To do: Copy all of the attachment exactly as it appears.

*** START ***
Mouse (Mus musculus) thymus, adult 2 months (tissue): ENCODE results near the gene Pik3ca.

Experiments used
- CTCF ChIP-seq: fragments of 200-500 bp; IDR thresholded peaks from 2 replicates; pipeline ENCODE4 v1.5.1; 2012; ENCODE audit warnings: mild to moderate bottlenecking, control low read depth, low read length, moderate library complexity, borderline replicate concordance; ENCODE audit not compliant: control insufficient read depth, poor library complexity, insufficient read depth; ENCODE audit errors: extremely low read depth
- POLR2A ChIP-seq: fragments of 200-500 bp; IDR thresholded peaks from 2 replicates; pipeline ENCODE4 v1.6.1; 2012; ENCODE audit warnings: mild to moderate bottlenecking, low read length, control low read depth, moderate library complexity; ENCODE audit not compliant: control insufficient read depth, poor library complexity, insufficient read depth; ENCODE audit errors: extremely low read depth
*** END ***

Mouse (Mus musculus) thymus, adult 2 months (tissue): ENCODE results near the gene Pik3ca.

Experiments used
- CTCF ChIP-seq: fragments of 200-500 bp; IDR thresholded peaks from 2 replicates; pipeline ENCODE4 v1.5.1; 2012; ENCODE audit warnings: mild to moderate bottlenecking, control low read depth, low read length, moderate library complexity, borderline replicate concordance; ENCODE audit not compliant: control insufficient read depth, poor library complexity, insufficient read depth; ENCODE audit errors: extremely low read depth
- POLR2A ChIP-seq: fragments of 200-500 bp; IDR thresholded peaks from 2 replicates; pipeline ENCODE4 v1.6.1; 2012; ENCODE audit warnings: mild to moderate bottlenecking, low read length, control low read depth, moderate library complexity; ENCODE audit not compliant: control insufficient read depth, poor library complexity, insufficient read depth; ENCODE audit errors: extremely low read depth